By Mike Conner
Keep your flies when toothy fish arrive.
You can get away with heavy monofilament or fluorocarbon for smaller toothy fish, such as Spanish macks and little blues (not ‘cudas!) but if the macks are “max” or you’re on some kingfish, wire is a must. When a sizeable toothy fish clenches its teeth, your fly is gone. Now I make it habit to carry both singlestrand and braided wire leader, and there are new products that make it easier to rig up for flies.
In clear water, all but the smallest-diameter wire can deter strikes. And even the thinnest of wires, though they are less visible to fish, can fail when a big fish’s teeth saw back and forth on the wire during a prolonged battle.
The biggest Spanish run much farther and fight harder and longer than smaller models, and often cut through even 80-pound mono when they twist and turn at the boat, when there is less “stretch” in the system. Cero mackerel also call for light wire—they have formidable teeth and tend to run pretty big on some southern reefs.
Live bait anglers can fish wire without a second thought. A piece of wire rarely deters a hungry gamefish eyeballing a frisky live baitfish. With a fly, the key is to use the finest, shortest wire bite tippet practicable. I never use more than 3 to 5 inches of the stuff—that short trace provides ample protection, and anything longer makes fly turnover tougher, particularly when punching flies into a breeze. And the more wire there is, the more that wary fish can see, particularly in clear water. Or, where fishing pressure is extreme.
Wire choice boils down to single-strand and multi-filament. Singlestrand has somewhat fallen out of favor for fly fishing in recent years, but still has its place. It does not fray, like coated, multi-strand cable wire does. With the exception of some new titanium singlestrand stuff, most singlestrand wire does not allow you tie typical knots. The only connection to use is a haywire twist, which is tricky at first to perform for many anglers. But it is excellent, and because it forms a loop, it allows your fly freedom of movement. And when kept short, chances of stainless singlestrand kinking are nil. The Albright special is the best singlestrand-to-monofilament (or fluorocarbon) connection.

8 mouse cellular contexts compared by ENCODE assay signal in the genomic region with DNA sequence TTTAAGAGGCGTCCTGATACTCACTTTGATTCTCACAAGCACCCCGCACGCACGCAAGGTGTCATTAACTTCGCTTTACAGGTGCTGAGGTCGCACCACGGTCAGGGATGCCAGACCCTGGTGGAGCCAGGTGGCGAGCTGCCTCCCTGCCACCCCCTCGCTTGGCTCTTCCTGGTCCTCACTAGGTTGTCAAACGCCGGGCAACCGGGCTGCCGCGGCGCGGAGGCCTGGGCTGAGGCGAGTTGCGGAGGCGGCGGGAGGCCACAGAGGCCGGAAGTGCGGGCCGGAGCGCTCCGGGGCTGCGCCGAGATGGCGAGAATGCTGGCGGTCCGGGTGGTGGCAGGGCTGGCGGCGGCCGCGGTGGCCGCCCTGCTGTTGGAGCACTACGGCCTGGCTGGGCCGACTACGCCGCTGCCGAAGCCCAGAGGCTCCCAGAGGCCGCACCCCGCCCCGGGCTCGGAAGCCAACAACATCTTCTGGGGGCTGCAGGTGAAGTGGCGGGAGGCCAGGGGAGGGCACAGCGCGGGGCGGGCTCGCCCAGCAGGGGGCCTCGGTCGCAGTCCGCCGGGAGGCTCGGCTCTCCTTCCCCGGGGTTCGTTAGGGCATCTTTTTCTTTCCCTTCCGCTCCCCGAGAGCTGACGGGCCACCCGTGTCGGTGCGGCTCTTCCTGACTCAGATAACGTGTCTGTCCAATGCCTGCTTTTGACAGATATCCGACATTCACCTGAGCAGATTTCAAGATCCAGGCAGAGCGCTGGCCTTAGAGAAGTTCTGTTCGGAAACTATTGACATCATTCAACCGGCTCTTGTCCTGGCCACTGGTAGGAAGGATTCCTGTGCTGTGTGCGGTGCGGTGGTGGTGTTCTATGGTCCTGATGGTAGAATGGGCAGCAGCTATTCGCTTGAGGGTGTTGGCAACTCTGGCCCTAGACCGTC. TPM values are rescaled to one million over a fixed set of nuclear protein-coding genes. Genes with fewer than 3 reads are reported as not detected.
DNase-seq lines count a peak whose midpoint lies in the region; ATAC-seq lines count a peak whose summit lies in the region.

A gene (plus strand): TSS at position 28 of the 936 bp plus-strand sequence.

Excellent “tie-able” or “knottable” multistrand and even singlestrand wires are available and require specific knots. When tying on a fly or tying a trace of wire to mono or fluorocarbon leader, you will notice that, depending on the knot used, the knottable wire doesn’t snug up quite as tightly as mono. Close inspection will reveal slight gaps between drawn-down wraps. But they do hold well under pressure if the knot is tied correctly. One manufacturer, Aquateko (www.aquateko.com), maker of Knot2Kinky nickel-titanium (NiTi) leader wire, specifies that on the packaging of both their singlestrand and 7-strand products, advising the “knots will appear loose and will not tighten like mono, but will hold.” During some Spanish mackerel fishing and testing at home, I have found the knot strength to be very good.
Aquateko’s NiTi wires have no memory, and are elastic in nature, unlike conventional stainless singlestrand wire. Due to lack of memory, it resists kinking. You cannot use the haywire twist to connect a fly or lure. It is a wire’s memory (in the case of singlestrand wire) that makes it possible to fashion a haywire twist. You make a tight barrel wrap, and it stays put as you make the next one.
I found that out by trail-and-error. I also discovered that the company’s 7-strand wire snugs down tighter than its singlestrand wire, but again, Aquateko makes it clear on their packaging. So it comes down to getting past this characteristic of the material before entrusting it in your fly fishing.
Other knottable wires on the market include stainless steel products, and some are low stretch or nylon-coated. A sampling of manufacturers includes Tyger (www.tygerleader.com), American Wire makers of Surflon Micro Supreme, (www.afwhiseas.com), Cortland, maker of Toothy Critter stainless wire, (www.cortlandline.com) and Rio (www.rioproducts.com). FS
First Published Florida Sportsman Magazine January 2017